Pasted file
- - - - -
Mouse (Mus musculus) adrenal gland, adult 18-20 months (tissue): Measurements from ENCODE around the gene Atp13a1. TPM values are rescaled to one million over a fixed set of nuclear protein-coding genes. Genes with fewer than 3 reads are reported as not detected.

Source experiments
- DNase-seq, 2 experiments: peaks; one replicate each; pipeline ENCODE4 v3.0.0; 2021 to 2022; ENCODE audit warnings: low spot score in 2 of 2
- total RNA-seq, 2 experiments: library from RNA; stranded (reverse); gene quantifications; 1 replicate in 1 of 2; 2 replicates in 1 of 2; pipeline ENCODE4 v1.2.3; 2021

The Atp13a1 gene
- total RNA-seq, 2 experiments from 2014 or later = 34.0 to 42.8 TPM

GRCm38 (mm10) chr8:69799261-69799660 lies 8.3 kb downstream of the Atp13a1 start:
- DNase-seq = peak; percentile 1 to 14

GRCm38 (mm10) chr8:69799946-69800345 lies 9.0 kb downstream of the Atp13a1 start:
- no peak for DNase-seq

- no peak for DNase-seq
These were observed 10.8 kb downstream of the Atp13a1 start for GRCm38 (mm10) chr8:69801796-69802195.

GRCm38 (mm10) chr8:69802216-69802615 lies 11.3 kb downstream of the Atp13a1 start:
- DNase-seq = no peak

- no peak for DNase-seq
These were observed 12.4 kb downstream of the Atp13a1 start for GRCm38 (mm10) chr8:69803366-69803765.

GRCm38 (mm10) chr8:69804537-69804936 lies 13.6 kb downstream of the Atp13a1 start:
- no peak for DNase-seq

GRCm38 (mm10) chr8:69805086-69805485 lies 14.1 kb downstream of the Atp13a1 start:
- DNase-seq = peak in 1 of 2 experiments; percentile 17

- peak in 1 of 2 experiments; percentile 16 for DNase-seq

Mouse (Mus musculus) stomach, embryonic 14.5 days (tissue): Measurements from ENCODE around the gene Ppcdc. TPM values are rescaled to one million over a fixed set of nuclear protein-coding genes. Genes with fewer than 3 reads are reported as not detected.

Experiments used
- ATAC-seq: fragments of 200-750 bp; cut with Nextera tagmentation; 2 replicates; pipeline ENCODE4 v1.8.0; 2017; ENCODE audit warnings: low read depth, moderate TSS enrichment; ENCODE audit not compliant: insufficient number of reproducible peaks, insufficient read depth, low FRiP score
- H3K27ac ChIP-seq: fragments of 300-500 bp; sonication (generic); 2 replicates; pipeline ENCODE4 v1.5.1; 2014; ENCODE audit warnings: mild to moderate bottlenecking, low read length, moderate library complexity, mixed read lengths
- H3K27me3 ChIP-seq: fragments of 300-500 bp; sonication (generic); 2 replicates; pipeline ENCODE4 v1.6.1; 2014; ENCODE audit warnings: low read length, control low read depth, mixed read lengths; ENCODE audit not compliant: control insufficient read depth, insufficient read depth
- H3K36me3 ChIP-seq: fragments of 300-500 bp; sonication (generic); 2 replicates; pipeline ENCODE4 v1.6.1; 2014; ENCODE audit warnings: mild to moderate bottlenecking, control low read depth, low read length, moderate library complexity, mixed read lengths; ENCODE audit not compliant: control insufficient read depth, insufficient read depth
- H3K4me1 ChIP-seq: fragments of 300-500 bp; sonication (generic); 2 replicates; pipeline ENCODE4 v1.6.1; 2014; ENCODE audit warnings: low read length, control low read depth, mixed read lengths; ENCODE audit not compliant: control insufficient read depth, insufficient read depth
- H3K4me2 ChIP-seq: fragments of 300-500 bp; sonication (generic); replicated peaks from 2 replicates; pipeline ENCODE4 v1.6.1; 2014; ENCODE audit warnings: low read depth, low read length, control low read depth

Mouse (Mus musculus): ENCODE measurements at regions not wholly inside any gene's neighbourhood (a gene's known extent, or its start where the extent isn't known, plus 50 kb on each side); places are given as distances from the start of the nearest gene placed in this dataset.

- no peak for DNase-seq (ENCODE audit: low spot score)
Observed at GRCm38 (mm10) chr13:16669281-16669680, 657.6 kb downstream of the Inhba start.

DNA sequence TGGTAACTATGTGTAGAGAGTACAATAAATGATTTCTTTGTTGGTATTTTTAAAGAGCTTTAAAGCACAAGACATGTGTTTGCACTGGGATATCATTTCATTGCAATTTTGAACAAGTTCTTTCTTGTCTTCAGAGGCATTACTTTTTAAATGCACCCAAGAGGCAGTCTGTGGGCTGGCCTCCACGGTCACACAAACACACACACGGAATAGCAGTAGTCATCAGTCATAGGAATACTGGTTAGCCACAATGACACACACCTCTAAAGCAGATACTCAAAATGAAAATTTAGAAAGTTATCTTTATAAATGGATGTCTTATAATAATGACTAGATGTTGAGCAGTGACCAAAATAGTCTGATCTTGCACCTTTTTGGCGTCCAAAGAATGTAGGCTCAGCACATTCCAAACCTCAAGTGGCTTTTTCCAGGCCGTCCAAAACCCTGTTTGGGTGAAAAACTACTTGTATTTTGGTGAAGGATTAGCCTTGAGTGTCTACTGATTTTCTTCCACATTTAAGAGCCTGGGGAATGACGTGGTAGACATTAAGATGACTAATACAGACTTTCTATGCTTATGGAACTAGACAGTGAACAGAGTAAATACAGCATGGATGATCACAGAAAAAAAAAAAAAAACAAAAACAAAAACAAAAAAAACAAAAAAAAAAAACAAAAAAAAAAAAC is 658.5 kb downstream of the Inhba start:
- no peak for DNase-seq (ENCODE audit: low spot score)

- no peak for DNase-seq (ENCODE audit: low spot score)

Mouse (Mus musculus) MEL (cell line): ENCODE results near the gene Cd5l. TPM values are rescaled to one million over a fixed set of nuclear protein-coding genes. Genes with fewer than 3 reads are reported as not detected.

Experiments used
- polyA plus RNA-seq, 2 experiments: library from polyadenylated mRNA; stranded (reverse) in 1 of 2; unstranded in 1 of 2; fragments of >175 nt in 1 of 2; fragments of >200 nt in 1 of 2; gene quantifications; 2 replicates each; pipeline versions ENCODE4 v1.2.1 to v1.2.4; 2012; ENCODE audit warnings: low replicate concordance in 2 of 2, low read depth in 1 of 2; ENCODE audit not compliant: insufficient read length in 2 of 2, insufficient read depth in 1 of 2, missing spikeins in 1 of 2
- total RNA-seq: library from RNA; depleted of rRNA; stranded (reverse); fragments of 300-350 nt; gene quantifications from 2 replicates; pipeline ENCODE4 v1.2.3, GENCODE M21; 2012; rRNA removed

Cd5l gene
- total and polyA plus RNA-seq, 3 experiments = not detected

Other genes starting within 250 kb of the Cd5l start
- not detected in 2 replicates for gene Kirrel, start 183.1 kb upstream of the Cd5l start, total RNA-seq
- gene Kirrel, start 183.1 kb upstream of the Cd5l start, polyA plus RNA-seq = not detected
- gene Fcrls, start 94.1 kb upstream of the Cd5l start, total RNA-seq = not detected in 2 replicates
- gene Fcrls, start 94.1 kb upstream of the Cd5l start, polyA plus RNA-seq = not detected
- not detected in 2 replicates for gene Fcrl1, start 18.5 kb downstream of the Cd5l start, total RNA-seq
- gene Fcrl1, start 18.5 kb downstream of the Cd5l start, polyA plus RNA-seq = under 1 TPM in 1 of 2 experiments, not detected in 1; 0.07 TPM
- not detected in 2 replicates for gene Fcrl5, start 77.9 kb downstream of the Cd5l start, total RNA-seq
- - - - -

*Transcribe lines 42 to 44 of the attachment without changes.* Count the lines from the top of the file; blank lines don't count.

Other genes starting within 250 kb of the Cd5l start
- not detected in 2 replicates for gene Kirrel, start 183.1 kb upstream of the Cd5l start, total RNA-seq
- gene Kirrel, start 183.1 kb upstream of the Cd5l start, polyA plus RNA-seq = not detected